Monday, December 08, 2008
The Jews of Kochi, their numbers rapidly dwindling, have been deeply affected by the killing of their ilk at the hands of terrorists at Mumbai
Photo: The Jewish synagogue at Mattancherry
By Shevlin Sebastian
The foreigners who throng the Jewish Synagogue at Mattancherry offer their commiserations to Sammy Hallegua, the warden and leader of the community. Thanks to 24/7 television coverage, everybody is aware about the deaths of the Jewish hostages by terrorists at Nariman House, where a branch of the ultra-orthodox Chabad-Lubavitch movement was functioning.
“It’s terrible,” says Hallegua. "Our friends and relatives have called us from all over the world. Many of our neighbours have left for Israel, but that does not mean they were not shattered by the tragedy."
The Jewish community in Kochi is small: just a few families are left. The majority have migrated to Israel and settled in the Negev, in south Israel and Yuval in the north. There are an estimated 60,000 Indian Jews in Israel; they comprise the Cochin Jews, the Bene-Israel Jews from Maharashtra and from other parts of India.
In India the earliest Jews had settled on the Malabar coast around 700 BC. A charter, written in Tamil and engraved on two copper plates, is preserved in the Jewish synagogue.
It describes the privileges granted to a certain Joseph Rabban by Bhaskara Ravi Varma, the Hindu ruler of Malabar. The Jews were given the village of Anjuvannam, and it could remain in their possession, ‘so long as the world and moon exists.’
Incidentally, there were two types of Jews. The local converts and those who came from Israel were known as the black Jews, while those who came from Europe were called the white Jews. These Jews settled down in Cranganore (modern name: Kodungallur in Thrissur district) and were given a principality by the Chera Emperor of Kerala, Bhaskara Ravivarman II.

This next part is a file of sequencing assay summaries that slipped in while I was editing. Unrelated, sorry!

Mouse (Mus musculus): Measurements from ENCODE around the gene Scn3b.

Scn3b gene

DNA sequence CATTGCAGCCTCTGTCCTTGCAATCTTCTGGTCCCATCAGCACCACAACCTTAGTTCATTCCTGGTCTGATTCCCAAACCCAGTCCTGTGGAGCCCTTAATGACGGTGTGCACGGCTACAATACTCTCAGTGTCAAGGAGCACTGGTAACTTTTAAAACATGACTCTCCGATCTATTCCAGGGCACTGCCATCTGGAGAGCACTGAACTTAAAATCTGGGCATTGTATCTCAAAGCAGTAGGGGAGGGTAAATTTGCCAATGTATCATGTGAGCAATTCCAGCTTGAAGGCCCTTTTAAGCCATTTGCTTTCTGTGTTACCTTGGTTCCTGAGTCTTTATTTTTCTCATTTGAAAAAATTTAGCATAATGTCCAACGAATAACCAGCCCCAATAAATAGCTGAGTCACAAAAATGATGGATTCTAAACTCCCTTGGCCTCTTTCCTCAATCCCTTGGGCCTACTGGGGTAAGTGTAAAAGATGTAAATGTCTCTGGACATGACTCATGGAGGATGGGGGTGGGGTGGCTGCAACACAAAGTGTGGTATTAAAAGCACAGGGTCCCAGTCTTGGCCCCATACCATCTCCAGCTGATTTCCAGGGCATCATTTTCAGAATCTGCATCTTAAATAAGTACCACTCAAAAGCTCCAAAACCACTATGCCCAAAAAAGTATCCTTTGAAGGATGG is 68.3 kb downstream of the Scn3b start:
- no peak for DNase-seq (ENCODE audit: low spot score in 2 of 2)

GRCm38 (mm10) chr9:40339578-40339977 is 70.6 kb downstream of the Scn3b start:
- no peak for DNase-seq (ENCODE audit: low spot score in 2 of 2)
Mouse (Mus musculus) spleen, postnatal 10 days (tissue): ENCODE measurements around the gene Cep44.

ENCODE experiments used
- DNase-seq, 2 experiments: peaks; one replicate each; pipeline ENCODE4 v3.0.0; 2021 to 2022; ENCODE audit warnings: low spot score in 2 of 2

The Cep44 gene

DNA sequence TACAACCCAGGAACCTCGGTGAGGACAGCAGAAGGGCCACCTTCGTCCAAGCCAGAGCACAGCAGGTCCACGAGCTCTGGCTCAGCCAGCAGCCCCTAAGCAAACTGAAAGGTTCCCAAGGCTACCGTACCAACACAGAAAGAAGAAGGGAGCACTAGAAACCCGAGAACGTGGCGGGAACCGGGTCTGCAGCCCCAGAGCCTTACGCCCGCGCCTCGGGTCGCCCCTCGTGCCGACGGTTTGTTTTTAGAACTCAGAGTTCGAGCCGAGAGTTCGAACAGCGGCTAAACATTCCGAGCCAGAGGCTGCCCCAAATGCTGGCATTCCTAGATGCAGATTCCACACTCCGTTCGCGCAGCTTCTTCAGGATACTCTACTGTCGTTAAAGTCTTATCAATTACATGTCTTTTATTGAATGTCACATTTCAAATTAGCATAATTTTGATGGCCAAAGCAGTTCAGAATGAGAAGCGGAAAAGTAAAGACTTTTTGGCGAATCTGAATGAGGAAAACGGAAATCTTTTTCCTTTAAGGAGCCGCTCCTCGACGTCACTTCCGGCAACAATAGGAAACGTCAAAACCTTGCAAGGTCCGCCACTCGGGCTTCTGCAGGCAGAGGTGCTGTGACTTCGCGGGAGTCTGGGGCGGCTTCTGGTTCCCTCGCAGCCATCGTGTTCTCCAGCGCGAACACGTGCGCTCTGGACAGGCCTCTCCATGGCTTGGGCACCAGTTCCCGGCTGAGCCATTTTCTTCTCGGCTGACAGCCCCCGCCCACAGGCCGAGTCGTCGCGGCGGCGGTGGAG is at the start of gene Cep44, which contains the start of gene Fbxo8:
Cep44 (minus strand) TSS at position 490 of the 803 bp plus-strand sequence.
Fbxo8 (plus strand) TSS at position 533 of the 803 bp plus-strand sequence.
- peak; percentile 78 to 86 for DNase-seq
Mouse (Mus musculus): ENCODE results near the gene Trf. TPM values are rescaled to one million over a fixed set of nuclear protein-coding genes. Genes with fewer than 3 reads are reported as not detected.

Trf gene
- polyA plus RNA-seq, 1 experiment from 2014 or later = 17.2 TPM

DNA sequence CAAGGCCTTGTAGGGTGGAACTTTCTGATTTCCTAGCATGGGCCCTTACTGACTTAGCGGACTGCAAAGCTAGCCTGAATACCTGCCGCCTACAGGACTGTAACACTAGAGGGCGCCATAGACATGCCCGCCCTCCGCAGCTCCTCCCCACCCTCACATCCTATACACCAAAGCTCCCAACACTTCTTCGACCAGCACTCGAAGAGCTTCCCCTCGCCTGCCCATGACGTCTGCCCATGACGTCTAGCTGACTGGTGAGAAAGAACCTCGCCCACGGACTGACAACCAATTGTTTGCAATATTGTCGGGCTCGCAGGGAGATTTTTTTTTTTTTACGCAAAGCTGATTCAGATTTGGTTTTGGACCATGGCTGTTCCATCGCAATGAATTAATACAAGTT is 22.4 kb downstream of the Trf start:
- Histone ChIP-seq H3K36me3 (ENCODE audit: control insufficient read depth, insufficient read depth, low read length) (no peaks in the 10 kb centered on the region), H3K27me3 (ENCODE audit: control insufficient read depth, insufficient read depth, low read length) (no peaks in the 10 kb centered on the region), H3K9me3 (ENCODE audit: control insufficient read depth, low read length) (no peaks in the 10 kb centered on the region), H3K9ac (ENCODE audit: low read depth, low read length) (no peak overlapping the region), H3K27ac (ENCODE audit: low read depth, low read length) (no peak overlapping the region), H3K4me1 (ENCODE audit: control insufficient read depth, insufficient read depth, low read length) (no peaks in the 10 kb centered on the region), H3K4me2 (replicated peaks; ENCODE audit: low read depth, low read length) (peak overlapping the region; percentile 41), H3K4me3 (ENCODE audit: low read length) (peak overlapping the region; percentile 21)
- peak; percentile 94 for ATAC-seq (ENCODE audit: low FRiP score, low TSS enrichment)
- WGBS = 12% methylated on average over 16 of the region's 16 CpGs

White Jews were full members of the synagogue, while black Jews could pray there but were not eligible for membership. Just like in temples and mosques, worshippers take their shoes off before entering the synagogue.
For the Jews in Kochi, instead of rabbis, they have community elders. The prayer books are hand-written in Hebrew and Malayalam. Today, only the synagogue at Mattancherry is still functioning.
The Jews lived peacefully till the 15th century when the Rabban lineage became extinct. Soon, there was a fight between two brothers about who would become the chieftain of Anjuvannam. The community divided into two groups.
Sensing the disunity among the Jews, in 1524, the Moors (Arabs who had settled in Calicut) attacked the community in order to eliminate them from the pepper trade. Most of the Jews fled to Cochin and received protection from the Hindu Raja there. He was gracious enough to provide land, which later became known as ‘Jew Town’.
When the Portuguese came to India, around this time, they persecuted the Jews. Things were bad till the Dutch arrived in 1660. They were tolerant and the Jews did well. In 1795 Cochin came under the control of the British. The Jews were then living in Ernakulam, Aluva and North Paravur. They prospered under the British and became a successful trading community.
Following India’s Independence in 1947, the princely states of Cochin, Travancore, and Calicut merged into the state of Kerala. One of the central government's first policies was to ban the import of luxury goods.
Many Jews, who were traders, used to import clothes, chandeliers, and alcohol from Europe which they sold to the local British elite. This decision caused economic hardships for the community. The coconut estates were nationalised and the Jews lost a valuable source of income. The mass migration to Israel weakened the community further. Apart from this, there were several conversions to Christianity. These Jews were known as Nasrani or St. Thomas Christians.
Despite the loss of numbers, the Jews were treated with respect and affection by the society, at large. In 1968, on the 400th anniversary of the Jewish Synagogue, Prime Minister Indira Gandhi was the chief guest. Mrs. Gandhi said, “Mazel Tov (a Yiddish phrase, which means Congratulations’).” The Jews said, “How did you know this?” A smiling Mrs Gandhi replied, “I saw the musical, ‘Fiddler on the Roof.’” A stamp was issued to commemorate the event.
Today, the six families, comprising 50 people, that live on in Mattancherry, Ernakulam and Aluva are limping along. When sunset arrives, as it has to in every human life, one day, not far off into the future, sadly, there will be no Jews left in Kochi.
(Copyright: The New Indian Express, Chennai)